KJIPUKTUK (Halifax) – This week the whole country saw how the City of Halifax treats its poorest citizens, the homeless. What is remarkable is that it happened on the grounds of an unmarked graveyard of poor house inmates. The crappy treatment of poor people on this piece of land is historic.
The second poor house in Nova Scotia was erected in 1752 on the ground’s kitty corner to the Halifax Library on the corner of Spring Garden Road and Queen Street. It housed homeless people, sick people and criminals (who were usually criminals because they did something to feed themselves and/or their children).
Vagrants, unwed mothers, people sick with various conditions such as diphtheria, immigrants from other provinces and countries all lived in the Halifax Poor House, often sharing beds and vermin from sheets that had not been cleaned in months.
The ‘harmless insane’ (addicts, those with mental health issues and those with Downs Syndrome) had the “Devil beaten out” of them on these grounds. When they died of disease or despair, their bodies were unceremoniously buried in the grounds where the old library now sits and a statue of Churchill strides over them.
This burial ground – or potters field as it was known then – reaffirmed their status in life. They were poor, therefore, they were unimportant to the officials of the day. The poor house inmates were often buried several at a time without shroud, coffins or markers to note their existence.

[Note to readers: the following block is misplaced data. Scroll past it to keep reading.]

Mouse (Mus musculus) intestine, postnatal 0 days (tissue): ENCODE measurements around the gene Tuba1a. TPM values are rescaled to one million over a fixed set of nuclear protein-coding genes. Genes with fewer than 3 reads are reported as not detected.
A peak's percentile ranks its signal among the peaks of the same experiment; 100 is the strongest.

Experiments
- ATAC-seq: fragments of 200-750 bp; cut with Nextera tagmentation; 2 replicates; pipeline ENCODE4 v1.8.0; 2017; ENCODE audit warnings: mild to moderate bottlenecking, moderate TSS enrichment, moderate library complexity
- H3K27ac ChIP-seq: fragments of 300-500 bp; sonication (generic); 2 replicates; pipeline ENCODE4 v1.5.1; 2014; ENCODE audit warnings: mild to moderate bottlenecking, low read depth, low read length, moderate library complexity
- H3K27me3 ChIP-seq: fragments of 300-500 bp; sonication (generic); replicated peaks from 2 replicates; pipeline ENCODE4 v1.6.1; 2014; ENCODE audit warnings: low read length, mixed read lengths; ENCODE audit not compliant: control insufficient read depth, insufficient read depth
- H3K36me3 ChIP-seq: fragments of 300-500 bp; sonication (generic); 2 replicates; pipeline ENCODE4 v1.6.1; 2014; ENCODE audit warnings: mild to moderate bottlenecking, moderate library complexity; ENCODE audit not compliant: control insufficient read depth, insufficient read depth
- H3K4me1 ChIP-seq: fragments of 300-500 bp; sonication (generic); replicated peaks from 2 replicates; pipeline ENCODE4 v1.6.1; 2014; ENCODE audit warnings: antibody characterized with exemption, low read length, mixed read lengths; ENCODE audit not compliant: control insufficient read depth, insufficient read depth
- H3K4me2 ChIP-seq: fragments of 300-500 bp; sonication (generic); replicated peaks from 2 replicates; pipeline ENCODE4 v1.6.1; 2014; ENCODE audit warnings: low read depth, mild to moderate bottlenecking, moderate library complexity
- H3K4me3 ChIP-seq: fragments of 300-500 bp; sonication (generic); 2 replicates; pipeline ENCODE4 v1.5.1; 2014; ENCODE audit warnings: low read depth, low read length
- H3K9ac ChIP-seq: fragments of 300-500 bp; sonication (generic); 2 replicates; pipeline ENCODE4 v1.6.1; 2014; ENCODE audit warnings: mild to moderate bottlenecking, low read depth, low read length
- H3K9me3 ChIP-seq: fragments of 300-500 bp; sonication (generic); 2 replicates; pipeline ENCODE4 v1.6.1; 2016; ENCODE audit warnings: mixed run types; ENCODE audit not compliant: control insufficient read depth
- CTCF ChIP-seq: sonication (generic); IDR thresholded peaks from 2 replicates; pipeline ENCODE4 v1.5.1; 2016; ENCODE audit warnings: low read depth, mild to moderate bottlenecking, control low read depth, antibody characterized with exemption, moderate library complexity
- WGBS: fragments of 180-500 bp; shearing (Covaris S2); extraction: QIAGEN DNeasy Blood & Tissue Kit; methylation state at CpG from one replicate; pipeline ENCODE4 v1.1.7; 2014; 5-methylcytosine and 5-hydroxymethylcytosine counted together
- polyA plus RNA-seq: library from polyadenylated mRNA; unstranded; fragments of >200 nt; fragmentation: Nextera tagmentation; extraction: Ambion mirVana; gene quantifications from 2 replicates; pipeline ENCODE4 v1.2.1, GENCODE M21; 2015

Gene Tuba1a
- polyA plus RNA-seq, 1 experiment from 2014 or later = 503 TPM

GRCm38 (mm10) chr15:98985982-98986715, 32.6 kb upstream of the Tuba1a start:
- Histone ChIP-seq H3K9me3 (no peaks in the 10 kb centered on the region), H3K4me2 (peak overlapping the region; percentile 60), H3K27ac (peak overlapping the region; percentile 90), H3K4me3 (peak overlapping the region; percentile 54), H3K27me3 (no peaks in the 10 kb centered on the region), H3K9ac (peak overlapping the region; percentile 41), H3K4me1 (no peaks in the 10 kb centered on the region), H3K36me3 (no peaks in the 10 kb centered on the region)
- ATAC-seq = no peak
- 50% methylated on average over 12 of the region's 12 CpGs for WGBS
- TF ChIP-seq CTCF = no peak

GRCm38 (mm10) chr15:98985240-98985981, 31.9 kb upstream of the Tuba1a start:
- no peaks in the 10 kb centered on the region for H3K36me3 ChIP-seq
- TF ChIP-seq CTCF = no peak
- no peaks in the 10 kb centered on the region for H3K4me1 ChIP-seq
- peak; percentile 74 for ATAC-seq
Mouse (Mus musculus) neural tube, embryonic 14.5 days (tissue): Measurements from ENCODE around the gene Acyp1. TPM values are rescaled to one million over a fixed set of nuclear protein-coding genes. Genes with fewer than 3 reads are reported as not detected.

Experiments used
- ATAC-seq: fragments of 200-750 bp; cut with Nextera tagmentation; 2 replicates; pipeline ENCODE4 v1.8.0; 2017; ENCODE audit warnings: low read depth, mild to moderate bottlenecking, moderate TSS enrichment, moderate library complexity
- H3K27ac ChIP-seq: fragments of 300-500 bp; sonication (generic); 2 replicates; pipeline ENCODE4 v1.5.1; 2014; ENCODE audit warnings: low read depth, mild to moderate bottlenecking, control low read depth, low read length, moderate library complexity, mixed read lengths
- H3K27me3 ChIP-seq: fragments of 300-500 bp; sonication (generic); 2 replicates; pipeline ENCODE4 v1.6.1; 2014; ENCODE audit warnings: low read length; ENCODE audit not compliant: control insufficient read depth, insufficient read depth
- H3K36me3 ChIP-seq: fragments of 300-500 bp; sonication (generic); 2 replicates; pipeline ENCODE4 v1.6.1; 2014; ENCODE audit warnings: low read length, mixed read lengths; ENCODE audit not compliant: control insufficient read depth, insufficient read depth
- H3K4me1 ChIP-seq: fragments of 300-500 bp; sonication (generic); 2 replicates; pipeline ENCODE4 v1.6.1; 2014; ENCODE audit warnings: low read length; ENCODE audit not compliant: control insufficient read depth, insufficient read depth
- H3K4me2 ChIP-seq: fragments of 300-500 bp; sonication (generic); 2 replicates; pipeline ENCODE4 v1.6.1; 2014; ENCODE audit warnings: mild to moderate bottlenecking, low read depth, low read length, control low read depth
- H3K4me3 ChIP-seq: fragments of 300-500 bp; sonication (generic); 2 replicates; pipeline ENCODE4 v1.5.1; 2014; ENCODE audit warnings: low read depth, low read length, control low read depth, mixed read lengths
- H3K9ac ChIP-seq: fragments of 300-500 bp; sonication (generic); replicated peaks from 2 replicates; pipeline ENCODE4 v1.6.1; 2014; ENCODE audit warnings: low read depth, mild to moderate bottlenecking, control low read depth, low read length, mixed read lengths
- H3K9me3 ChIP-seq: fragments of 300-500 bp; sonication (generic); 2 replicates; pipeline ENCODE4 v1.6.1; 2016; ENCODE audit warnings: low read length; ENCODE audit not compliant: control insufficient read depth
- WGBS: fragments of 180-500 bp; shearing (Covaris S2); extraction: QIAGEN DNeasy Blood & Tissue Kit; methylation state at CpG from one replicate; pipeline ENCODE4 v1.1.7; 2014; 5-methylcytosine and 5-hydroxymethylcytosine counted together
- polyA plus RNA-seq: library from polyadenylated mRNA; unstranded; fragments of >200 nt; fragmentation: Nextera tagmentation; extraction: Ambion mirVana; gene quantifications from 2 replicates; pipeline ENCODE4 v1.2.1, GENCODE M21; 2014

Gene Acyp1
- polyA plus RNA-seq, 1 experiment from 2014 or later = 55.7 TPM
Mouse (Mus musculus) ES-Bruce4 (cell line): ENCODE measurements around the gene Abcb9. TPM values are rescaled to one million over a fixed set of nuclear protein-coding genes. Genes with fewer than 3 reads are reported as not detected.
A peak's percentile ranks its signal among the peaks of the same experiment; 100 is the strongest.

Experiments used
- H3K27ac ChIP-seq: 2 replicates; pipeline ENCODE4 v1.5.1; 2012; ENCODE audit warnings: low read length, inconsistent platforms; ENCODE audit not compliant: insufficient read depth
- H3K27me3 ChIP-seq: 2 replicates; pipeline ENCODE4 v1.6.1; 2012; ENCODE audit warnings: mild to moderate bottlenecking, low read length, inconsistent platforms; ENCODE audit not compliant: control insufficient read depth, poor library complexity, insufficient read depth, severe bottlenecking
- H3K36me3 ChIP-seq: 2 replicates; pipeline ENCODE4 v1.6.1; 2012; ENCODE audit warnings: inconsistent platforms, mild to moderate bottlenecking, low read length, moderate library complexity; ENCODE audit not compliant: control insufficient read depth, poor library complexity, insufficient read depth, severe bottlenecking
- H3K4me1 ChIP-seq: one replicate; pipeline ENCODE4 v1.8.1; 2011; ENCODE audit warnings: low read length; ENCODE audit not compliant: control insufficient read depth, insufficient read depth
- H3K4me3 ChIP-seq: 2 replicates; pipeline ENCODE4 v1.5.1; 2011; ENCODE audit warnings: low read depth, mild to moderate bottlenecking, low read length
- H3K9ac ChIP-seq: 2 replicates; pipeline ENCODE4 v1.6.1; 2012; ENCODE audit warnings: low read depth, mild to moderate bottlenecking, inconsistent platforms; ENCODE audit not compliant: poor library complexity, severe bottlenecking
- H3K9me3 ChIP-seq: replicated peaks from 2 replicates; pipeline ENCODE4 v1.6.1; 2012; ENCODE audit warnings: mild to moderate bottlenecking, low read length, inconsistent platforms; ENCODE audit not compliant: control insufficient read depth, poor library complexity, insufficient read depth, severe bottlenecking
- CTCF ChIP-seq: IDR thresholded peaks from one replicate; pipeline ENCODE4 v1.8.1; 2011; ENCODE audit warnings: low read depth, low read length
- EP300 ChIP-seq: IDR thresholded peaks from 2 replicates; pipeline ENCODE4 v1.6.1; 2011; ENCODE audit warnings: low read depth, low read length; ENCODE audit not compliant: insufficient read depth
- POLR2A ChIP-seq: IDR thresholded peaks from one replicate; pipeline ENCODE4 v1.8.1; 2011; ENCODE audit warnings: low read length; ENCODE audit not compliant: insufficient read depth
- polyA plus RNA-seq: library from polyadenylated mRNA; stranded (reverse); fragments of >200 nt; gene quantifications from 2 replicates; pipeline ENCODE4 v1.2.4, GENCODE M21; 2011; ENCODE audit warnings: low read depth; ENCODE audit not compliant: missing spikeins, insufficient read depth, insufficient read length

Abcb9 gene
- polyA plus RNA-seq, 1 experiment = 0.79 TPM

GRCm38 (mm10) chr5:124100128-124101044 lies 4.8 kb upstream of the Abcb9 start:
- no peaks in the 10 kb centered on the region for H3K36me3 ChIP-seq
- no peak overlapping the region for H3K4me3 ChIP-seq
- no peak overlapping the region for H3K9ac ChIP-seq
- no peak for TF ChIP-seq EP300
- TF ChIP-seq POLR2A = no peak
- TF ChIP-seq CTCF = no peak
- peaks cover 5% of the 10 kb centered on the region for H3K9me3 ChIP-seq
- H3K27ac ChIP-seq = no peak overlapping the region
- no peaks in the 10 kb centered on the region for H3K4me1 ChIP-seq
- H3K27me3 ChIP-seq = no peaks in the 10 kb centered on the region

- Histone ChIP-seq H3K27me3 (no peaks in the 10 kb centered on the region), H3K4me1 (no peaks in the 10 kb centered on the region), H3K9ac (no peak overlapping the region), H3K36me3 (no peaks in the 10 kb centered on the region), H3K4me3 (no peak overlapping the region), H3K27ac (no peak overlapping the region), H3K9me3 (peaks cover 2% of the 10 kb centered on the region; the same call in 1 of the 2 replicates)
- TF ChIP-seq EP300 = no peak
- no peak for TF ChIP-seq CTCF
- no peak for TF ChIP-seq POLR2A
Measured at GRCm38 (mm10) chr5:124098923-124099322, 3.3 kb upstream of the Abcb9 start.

Thomas Raddall, well known writer of Nova Scotia history even wrote about this piece of land remarking on how much the area around it tended to stink.
“Their poor house dead were buried hastily in shallow graves in the yard, and for many years there were complaints about the smell which hung over this part of Spring Garden Road.”**Raddall, Thomas Warden of the North Nimbus Publishing 1993 p.55
This week the mayor and councillors of Halifax added to that stink when they sent in the police in full riot gear to evict the homeless residents who were living in temporary housing on that same land with its unmarked graves.
Several times the council has been asked to acknowledge the poor house people buried there. Several times this request has been ignored. This week the City of Halifax added to the history of poor people on this land by violently removing homeless people and assaulting and arresting the people who were trying to help unhoused people keep a place to live in their tents and homes. Halifax mayor Savage the city councillors were all unrepentant about what they had done, again, to poor people on that particular piece of land.
Developers are salivating over that piece of land, the unmarked graveyard of poor people, wanting to build profit-generating condominiums for richer-than-the-rest-of-us-people.
City officials just added to the stink of this land’s history of poor people in Nova Scotia.
Brenda Thompson is the author of A wholesome Horror, Poor Houses in Nova Scotia. ISBN 978-0-9868733-5-5. Available at a few selected bookstores, public libraries, and through the publisher. Her latest book is Finding Fortune, documenting and imagining the life of Rose Fortune. Check out her blog Poor houses in Nova Scotia.
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